Understanding the processes underlying the development of our complex central nervous system, base of the most sophisticated perceptual and behavioural functions, is a major goal in neurobiology. The generation and maturation of the nervous system involves the negotiation of cells through several consecutive developmental processes: proliferation, migration, differentiation, and formation of proper connections. Brain maturation and arealization is a multistep process that is integrated by intrinsic programs of gene expression, invasion of progenitors generated elsewhere and afferents from other systems guided by extrinsic cues (Fig. 1). Hence, targeted mutation of an intrinsic cue or disruption of the major in- and output systems can produce functional neurological deficits similar to those resulting from brain impairment including epilepsy, autism, AD(H)D, schizophrenia, Parkinson’s or intellectual disability. The identification of the many genes involved in brain arealization now allows for integration of neurodevelopmental defects in mice and humans into a single cellular framework.


 Research lines

1) Identify and characterize molecules involved in brain arealization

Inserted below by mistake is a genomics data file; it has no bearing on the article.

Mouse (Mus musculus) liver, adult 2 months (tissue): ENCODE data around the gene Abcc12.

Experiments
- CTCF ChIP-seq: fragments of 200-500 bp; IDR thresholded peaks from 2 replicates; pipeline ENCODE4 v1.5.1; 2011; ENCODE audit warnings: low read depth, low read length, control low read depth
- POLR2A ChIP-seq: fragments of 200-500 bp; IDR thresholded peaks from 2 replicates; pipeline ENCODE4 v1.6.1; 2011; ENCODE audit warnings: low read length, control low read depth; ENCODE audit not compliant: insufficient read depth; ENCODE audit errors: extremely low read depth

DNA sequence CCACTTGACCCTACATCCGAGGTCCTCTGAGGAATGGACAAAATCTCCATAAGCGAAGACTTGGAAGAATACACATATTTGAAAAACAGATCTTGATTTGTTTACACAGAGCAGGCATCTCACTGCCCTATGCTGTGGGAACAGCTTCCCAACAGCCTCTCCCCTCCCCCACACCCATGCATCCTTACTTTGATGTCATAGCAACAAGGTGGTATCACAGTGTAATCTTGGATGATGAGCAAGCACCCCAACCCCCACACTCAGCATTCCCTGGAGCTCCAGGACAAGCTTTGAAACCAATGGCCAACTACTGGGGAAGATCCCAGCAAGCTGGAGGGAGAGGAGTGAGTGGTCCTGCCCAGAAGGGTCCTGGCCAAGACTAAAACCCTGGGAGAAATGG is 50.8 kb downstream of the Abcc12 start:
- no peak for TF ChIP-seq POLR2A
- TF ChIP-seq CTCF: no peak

A) There will be an ongoing search for molecules that are differentially expressed in particular brain areas during development. Focus will be on those brain areas known to be involved in neurodevelopmental disorders (e.g. prefrontal cortex). These areas will be obtained by microdissection.

            B) From the obtained RNA sequencing data, a list will be generated of potential interesting intrinsic and extrinsic genes. Expression will be assessed in mouse brains through RT-PCR, in situ hybridization and immunohistochemical combined with morphometric approaches.


2) Unravel the mechanisms of development of specific brain areas

 A) First, the expression data described above will hint towards i) what intrinsic factors target certain downstream extrinsic factors (overlapping expression) and ii) what guidance cue receptors bind to certain ligands (complementary or partial overlapping gradient expression). Subsequently, biochemical studies can be undertaken to prove i) transcriptional control of specific guidance cues and ii) a receptor-ligand interaction within a certain area. The latter can be approached by performing immunoprecipitations (to prove interaction), stimulation studies (to show e.g. downstream phosphorylation) and cellular/tissue binding studies (to prove binding in vitro and in vivo).

            B) Depending on time and place of expression, proliferation (neurospheres/BrdU) and/or migration assays, can be undertaken to pinpoint further the actual significance of the interaction. In addition, expression of guidance receptors can reveal topographic projections, which can be recapitulated by the insertion of retrograde tracers such as DiI (red) and DiO (green). Three-dimensional co-cultures of explants taken from the origin, guidepost and/or target area of the above mentioned target area will reveal the chemotropic nature of the interaction shown by either attraction or repulsion of the outgrowing neurites. Cues of interest transfected into 293HEK cells can then be used to evoke attraction or repulsion in explant assays.